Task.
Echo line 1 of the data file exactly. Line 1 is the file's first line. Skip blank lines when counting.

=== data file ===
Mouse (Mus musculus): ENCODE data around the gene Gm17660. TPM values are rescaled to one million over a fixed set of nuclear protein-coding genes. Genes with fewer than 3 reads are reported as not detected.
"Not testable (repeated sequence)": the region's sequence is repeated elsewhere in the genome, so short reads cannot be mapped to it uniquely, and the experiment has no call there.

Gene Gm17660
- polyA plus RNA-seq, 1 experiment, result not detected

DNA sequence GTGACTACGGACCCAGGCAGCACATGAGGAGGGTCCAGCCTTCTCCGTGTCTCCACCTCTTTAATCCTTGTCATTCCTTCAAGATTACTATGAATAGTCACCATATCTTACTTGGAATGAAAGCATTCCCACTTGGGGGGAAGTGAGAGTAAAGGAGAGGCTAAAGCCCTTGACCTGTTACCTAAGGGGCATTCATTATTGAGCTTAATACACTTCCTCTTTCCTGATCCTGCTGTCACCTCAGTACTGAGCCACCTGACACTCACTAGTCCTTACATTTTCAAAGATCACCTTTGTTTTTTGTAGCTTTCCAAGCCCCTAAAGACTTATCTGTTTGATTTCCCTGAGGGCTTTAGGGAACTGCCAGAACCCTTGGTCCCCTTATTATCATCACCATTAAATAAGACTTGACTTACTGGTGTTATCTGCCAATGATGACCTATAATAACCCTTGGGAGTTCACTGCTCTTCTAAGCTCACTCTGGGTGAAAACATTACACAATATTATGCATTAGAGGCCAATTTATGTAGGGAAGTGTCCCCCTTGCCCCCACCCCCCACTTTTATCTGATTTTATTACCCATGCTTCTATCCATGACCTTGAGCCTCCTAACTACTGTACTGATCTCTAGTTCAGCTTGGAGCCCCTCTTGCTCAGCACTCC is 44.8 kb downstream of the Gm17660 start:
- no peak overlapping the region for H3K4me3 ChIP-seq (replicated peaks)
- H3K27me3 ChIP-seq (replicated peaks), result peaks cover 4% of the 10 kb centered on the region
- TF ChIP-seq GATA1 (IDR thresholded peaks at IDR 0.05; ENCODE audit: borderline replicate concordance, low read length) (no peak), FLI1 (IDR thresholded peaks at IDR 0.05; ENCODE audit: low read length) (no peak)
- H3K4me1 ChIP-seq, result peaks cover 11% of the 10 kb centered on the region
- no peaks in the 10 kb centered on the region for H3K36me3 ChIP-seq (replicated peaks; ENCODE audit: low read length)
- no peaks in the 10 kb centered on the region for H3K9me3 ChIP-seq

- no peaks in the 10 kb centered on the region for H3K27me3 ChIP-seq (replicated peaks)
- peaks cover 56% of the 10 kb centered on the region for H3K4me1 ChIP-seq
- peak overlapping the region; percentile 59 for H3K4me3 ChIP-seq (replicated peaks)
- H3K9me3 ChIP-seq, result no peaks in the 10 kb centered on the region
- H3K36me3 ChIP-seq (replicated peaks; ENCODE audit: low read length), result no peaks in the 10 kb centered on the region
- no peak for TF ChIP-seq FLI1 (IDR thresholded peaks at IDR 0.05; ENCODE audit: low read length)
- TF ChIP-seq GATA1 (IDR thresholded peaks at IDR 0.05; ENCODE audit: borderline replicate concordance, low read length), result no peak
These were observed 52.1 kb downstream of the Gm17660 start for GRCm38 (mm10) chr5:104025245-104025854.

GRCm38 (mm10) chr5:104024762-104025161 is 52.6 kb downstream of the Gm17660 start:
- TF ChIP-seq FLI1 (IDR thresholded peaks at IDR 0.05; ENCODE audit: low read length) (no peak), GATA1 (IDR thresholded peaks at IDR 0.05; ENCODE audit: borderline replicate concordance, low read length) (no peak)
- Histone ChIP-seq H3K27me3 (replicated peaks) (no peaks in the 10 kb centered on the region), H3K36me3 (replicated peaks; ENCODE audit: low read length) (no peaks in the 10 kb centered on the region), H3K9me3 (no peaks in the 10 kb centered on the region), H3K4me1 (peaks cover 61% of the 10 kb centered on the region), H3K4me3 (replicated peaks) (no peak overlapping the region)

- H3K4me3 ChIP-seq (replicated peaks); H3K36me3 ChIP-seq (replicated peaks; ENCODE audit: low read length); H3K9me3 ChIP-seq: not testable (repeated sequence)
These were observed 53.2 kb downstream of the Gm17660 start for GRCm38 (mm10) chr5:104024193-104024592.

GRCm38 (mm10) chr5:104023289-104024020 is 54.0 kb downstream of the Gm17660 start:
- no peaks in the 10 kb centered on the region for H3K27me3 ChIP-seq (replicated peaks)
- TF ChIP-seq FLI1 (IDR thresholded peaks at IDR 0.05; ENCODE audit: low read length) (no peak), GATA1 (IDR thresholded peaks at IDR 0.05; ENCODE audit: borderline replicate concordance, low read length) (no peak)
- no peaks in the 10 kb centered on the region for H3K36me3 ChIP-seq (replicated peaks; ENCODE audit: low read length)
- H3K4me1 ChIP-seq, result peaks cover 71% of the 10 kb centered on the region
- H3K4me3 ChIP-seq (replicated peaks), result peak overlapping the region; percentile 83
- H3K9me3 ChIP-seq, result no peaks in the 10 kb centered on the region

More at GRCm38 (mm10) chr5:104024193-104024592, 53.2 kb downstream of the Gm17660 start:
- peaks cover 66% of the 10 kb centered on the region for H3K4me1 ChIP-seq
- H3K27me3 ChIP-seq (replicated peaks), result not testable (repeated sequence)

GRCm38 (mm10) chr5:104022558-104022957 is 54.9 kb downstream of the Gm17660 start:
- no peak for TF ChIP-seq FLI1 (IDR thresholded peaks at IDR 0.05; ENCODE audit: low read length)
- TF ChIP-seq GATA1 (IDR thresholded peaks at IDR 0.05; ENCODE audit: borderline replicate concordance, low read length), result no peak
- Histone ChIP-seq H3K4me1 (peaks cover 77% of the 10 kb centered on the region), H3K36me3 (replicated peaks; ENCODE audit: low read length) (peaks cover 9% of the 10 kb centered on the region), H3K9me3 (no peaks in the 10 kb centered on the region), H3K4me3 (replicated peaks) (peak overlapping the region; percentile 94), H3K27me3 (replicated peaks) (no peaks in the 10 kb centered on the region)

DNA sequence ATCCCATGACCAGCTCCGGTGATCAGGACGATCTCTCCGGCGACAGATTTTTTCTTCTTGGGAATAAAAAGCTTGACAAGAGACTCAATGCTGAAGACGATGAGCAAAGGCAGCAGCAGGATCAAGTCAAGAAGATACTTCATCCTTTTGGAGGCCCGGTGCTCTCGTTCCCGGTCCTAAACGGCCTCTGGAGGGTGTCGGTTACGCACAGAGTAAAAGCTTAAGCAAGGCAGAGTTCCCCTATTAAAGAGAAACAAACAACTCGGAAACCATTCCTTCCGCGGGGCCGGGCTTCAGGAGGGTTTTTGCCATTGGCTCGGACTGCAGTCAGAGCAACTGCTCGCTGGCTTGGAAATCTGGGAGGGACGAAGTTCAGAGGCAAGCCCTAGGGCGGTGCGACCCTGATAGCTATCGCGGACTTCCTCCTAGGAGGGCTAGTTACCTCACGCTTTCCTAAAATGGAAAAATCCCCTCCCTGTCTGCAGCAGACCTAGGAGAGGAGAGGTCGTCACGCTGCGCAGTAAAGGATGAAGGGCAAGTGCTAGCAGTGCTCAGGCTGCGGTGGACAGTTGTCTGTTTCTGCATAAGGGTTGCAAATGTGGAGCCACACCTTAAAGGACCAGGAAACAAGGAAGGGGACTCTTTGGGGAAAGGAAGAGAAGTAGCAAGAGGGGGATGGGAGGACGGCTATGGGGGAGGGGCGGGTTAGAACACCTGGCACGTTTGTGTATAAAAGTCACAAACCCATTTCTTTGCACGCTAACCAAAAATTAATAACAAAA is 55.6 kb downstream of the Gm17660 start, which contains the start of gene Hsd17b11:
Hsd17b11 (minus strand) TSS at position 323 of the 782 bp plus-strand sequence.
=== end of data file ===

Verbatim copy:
Mouse (Mus musculus): ENCODE data around the gene Gm17660. TPM values are rescaled to one million over a fixed set of nuclear protein-coding genes. Genes with fewer than 3 reads are reported as not detected.